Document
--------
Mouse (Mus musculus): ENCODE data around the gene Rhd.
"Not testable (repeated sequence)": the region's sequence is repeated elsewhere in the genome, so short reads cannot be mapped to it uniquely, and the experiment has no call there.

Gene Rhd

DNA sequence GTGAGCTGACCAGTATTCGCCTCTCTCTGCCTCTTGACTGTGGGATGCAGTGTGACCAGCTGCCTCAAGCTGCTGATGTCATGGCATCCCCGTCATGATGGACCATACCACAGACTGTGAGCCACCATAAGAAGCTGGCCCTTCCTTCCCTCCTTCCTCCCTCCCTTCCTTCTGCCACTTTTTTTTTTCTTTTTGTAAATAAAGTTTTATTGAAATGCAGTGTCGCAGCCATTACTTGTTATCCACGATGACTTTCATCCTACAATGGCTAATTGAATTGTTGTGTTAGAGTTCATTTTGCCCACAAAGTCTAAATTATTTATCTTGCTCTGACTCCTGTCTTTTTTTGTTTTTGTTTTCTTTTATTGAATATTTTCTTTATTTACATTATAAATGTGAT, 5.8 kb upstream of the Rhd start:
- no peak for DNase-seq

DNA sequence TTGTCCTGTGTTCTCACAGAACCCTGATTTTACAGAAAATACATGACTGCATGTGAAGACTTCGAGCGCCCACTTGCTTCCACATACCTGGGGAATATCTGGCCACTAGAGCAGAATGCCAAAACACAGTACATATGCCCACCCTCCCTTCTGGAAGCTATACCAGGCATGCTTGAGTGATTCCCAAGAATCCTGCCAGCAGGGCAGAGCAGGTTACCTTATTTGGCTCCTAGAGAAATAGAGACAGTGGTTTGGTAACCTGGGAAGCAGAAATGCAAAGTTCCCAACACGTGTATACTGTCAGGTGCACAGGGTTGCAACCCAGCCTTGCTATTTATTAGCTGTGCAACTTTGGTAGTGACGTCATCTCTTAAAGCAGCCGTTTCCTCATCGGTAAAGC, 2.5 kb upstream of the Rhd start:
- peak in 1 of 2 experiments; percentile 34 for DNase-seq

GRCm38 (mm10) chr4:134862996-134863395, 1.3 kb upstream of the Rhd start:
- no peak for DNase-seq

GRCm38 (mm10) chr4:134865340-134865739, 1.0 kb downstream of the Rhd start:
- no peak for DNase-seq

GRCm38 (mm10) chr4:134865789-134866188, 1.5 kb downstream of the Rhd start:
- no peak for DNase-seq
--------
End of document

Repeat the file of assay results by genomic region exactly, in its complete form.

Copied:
Mouse (Mus musculus): ENCODE data around the gene Rhd.
"Not testable (repeated sequence)": the region's sequence is repeated elsewhere in the genome, so short reads cannot be mapped to it uniquely, and the experiment has no call there.

Gene Rhd

DNA sequence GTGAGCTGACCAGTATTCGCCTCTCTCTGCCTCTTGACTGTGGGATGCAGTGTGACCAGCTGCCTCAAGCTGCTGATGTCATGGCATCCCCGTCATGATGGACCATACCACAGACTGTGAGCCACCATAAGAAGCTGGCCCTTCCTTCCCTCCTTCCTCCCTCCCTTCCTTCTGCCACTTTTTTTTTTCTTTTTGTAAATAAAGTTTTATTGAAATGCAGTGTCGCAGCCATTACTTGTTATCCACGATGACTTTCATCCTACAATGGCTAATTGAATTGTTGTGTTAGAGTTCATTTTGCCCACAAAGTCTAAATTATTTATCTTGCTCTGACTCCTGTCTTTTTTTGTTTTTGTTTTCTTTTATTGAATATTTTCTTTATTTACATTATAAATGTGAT, 5.8 kb upstream of the Rhd start:
- no peak for DNase-seq

DNA sequence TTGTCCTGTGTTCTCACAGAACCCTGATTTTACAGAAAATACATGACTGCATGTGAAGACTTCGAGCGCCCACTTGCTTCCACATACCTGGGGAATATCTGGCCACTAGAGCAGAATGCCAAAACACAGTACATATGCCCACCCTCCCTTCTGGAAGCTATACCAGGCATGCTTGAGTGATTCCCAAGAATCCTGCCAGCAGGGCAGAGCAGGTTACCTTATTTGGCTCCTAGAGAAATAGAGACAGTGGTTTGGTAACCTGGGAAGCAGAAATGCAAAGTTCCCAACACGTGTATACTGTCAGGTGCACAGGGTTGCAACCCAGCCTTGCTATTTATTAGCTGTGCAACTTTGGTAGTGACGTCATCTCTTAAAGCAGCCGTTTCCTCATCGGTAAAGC, 2.5 kb upstream of the Rhd start:
- peak in 1 of 2 experiments; percentile 34 for DNase-seq

GRCm38 (mm10) chr4:134862996-134863395, 1.3 kb upstream of the Rhd start:
- no peak for DNase-seq

GRCm38 (mm10) chr4:134865340-134865739, 1.0 kb downstream of the Rhd start:
- no peak for DNase-seq

GRCm38 (mm10) chr4:134865789-134866188, 1.5 kb downstream of the Rhd start:
- no peak for DNase-seq